November 24, 2010
Thank you Jules Witcover for your commentary "'Sacrifice' in the airport screening line" (Nov. 24). I keep wondering "What is wrong with people?" when I hear or read of furor over airport security measures. I remember being patted down in a private room in the Munich airport years ago on my first business trip abroad. The Red Brigade threat and the murder of Jewish athletes at the Olympics were some of the terrors of those days. I was grateful for the caution exerted for my safety. Terrorism exists, and security measures are necessary.
December 10, 2012
After a 45-year career in the private sector, first with Bethlehem Steel, then with Harley Davidson Motor Company and ending with General Motors, I lost wages, medical benefits and pensions when these companies were not making profits. Federal workers have not made any sacrifices that compare to losses in the private sector jobs ("Federal workers rally, underscore their sacrifices," Dec. 6). Most of them retire with 85 percent of their salary and medical benefits that they never paid into.
November 4, 2012
I wish to respond to Kenneth Weeden's letter to the editor ("Who bears the burden?" Oct. 31). During World War II, people understood the need for sacrifice because if they didn't, there was a good chance we would all be speaking German today. Today's economic crisis requires sacrifice, but only from politicians - they need to stop spending other people's money as if there was no downside in order to get re-elected. Mr. Weeden's wishful thinking about taxing the "rich" shows that he has not done his research.
December 8, 2011
Thanks to Gilbert Sandler ("It still lives in Infamy," Dec. 7) for reminding us of some of the costs of war in his account of Baltimore after Pearl Harbor. What a contrast with today. Our leaders can carry on wars without affecting most of us one bit. No danger, no draft, no rationing, no tax increase, no blackouts. Only if we serve in the armed forces or have a family member there do we suffer anything. We do not even have to pay for the war - we can borrow to cover the cost. It is almost enjoyable and certainly exciting.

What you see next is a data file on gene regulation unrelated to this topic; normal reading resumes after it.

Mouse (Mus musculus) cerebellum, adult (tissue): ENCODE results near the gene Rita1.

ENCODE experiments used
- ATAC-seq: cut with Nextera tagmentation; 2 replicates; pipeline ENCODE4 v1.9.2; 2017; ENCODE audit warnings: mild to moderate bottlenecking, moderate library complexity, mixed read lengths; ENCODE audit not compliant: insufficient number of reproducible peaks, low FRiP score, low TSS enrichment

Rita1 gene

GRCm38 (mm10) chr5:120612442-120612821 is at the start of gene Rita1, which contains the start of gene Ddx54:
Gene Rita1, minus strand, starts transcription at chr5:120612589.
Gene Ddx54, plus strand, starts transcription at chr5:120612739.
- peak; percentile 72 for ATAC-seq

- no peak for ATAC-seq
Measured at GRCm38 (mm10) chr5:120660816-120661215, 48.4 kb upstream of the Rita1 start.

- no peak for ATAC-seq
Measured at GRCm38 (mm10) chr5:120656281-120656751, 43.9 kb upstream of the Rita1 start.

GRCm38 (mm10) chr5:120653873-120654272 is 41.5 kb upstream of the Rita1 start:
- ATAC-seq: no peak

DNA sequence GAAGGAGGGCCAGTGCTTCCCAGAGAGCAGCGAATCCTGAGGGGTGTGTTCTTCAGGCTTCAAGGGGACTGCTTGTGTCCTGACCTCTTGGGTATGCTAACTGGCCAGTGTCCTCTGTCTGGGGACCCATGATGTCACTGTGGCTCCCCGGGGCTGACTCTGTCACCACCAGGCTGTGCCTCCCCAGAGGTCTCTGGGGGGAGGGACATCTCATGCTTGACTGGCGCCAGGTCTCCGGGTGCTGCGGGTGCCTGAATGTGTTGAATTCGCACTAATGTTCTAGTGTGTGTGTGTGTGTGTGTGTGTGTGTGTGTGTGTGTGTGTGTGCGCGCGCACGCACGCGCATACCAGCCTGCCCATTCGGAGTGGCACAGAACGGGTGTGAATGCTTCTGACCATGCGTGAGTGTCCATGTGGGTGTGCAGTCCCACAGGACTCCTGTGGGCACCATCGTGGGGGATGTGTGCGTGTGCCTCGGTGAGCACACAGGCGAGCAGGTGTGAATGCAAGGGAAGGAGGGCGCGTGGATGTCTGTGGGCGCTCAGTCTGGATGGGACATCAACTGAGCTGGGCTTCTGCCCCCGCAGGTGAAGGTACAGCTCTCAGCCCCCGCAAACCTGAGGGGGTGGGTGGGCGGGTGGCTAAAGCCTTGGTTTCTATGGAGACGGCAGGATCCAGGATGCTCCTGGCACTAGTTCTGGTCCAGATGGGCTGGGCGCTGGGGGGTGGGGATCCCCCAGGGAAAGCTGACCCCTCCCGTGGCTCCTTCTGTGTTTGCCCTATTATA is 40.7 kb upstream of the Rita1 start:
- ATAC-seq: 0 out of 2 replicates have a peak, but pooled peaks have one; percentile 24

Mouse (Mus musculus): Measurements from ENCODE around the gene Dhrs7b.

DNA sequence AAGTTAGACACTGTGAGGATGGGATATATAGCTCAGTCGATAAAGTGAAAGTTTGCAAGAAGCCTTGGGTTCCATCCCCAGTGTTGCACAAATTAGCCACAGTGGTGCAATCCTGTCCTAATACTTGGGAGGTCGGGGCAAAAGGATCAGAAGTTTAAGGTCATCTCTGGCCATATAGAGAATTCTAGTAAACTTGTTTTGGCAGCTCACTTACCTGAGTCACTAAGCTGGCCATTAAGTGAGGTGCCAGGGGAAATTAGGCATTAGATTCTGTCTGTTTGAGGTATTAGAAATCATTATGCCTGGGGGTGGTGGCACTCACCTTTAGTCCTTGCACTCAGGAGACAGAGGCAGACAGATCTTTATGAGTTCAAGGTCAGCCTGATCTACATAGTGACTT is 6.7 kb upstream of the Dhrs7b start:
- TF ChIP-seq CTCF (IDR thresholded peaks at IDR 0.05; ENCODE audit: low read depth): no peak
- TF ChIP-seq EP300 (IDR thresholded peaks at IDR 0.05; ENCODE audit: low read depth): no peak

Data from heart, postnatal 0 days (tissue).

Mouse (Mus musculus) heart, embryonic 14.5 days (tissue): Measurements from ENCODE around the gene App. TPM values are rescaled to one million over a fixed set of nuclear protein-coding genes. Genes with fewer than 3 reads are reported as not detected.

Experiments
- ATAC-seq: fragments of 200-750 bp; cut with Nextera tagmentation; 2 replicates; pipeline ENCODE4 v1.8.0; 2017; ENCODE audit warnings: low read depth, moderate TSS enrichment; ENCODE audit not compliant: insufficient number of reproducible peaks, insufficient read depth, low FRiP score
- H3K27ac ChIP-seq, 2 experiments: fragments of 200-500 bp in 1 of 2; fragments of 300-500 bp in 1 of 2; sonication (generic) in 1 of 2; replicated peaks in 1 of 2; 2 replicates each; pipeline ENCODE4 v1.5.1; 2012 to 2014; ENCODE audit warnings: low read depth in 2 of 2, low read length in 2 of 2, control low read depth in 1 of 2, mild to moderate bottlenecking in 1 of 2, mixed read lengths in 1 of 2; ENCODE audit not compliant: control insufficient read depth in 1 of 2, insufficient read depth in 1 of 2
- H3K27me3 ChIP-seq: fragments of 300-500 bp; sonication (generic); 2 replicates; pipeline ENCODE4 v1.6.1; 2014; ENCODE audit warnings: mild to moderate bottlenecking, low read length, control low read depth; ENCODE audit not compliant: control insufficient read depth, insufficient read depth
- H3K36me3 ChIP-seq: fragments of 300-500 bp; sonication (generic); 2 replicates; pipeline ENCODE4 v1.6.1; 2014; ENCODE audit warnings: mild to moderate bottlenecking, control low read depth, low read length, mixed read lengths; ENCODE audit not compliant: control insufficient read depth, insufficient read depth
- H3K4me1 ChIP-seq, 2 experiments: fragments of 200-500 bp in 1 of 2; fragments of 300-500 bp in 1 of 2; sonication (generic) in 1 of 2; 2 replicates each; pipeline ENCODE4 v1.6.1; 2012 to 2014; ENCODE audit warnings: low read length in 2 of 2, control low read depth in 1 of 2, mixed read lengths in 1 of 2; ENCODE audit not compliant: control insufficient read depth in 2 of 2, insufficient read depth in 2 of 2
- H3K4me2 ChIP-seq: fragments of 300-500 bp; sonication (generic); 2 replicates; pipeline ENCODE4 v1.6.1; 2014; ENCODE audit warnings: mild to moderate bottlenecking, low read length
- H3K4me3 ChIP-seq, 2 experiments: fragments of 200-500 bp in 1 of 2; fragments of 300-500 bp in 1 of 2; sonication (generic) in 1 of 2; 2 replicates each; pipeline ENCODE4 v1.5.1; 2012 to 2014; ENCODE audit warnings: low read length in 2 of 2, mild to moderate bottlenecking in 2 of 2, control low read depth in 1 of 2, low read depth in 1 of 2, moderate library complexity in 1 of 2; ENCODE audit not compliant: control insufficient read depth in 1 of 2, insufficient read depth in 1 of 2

June 6, 2014
Seventy years ago, thousands of America's young and courageous men were landing on the shores of Normandy, France. The names of "Omaha," "Utah" and other beaches became emblazoned in American history. On that June 6 morning, my first memory of history came alive as my parents and I heard the radio voice of President Franklin D. Roosevelt. "Our sons, pride of our nation, today have landed on the shores of France," President Roosevelt announced. "Some may return, some may never return.
August 16, 2011
To President Obama and members of Congress: When will you as leaders and representatives of a very large group of seniors start to wake up and realize, that the United States government cannot continue to pay for everything. At the age of 81, I do look forward to my Social Security monthly check and my Medicare insurance when needed. However, taking a cut would not put me in my grave any quicker. I learned at an early age if we could not afford to pay our bills, we did without!